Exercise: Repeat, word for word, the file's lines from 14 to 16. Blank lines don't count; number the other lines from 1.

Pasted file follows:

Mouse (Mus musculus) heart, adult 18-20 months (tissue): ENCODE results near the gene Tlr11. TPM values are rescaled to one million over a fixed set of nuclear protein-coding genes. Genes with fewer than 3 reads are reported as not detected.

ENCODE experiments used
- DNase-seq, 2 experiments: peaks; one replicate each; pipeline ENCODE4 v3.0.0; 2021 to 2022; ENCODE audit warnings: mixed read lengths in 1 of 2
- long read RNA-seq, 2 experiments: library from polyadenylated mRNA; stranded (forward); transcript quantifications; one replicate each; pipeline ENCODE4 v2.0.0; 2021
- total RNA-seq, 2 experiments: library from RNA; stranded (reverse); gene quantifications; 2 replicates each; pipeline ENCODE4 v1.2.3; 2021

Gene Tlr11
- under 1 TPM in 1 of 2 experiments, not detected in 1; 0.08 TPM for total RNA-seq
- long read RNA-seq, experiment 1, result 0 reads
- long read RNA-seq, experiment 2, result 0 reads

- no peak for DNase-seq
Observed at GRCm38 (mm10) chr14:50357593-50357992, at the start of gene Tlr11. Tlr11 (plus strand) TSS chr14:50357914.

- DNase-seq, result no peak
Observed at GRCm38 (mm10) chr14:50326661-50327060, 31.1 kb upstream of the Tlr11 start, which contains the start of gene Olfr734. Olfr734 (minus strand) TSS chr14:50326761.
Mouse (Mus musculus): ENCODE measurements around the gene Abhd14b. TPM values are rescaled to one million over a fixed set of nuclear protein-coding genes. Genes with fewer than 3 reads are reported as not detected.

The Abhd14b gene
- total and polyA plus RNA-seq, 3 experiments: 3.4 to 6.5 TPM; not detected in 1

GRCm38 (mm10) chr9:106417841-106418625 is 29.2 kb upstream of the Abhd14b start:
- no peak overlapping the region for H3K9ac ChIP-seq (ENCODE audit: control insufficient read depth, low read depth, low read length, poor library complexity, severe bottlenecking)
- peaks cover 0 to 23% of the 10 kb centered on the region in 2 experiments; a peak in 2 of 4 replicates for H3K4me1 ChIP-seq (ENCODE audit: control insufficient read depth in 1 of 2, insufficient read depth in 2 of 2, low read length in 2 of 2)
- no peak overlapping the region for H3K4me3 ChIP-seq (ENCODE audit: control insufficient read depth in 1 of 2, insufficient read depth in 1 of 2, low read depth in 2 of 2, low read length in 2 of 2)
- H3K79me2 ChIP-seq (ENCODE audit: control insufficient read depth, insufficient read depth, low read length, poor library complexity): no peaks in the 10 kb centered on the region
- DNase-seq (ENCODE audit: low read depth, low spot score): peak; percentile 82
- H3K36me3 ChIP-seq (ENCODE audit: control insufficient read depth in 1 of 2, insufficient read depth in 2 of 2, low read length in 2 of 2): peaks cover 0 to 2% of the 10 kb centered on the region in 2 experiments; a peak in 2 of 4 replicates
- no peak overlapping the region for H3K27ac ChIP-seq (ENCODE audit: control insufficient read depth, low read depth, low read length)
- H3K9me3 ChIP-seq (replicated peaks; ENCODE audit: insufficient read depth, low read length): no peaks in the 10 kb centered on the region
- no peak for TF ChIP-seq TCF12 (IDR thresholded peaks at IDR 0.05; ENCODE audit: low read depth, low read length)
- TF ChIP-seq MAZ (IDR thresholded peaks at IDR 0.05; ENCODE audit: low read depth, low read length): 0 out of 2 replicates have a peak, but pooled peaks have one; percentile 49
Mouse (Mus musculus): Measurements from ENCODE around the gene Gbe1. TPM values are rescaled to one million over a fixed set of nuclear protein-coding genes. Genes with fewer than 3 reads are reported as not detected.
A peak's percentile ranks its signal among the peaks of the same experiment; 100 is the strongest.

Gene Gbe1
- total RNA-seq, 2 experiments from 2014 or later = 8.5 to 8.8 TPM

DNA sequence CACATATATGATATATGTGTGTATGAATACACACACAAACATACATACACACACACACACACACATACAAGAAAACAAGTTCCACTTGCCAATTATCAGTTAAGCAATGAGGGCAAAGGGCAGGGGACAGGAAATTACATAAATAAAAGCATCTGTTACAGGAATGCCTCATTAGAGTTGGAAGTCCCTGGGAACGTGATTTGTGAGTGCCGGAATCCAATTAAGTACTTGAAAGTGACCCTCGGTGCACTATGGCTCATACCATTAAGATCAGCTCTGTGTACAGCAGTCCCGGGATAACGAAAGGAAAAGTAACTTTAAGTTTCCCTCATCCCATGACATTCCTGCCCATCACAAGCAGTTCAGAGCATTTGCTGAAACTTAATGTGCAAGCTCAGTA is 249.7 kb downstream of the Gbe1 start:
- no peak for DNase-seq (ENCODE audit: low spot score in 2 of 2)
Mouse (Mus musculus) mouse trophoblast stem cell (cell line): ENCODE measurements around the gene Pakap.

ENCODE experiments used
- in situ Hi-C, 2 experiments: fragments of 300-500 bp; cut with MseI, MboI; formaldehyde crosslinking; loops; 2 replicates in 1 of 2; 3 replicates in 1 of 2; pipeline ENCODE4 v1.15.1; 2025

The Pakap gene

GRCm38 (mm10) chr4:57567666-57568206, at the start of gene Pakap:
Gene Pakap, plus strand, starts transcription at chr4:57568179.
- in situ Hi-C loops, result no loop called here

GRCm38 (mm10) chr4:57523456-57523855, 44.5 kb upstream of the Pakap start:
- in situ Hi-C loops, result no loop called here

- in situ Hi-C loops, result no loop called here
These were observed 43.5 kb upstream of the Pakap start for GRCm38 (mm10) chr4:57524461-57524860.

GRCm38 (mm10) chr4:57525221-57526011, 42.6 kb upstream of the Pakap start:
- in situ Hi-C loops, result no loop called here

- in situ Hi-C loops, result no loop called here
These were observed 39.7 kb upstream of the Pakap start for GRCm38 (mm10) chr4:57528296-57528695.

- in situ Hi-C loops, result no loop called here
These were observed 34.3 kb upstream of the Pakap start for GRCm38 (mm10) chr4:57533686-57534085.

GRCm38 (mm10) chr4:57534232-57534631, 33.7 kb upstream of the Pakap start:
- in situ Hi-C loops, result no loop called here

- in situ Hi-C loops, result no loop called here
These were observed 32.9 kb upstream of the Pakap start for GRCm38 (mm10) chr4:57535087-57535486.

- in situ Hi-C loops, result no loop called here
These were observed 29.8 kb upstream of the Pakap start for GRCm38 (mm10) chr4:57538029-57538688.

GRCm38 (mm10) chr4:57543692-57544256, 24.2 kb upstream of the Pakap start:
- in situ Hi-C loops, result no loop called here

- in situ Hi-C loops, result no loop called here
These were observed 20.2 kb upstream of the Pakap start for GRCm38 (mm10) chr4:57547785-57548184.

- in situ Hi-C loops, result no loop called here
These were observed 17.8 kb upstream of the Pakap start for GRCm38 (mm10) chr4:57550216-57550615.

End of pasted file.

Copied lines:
Mouse (Mus musculus): ENCODE measurements around the gene Abhd14b. TPM values are rescaled to one million over a fixed set of nuclear protein-coding genes. Genes with fewer than 3 reads are reported as not detected.

The Abhd14b gene
- total and polyA plus RNA-seq, 3 experiments: 3.4 to 6.5 TPM; not detected in 1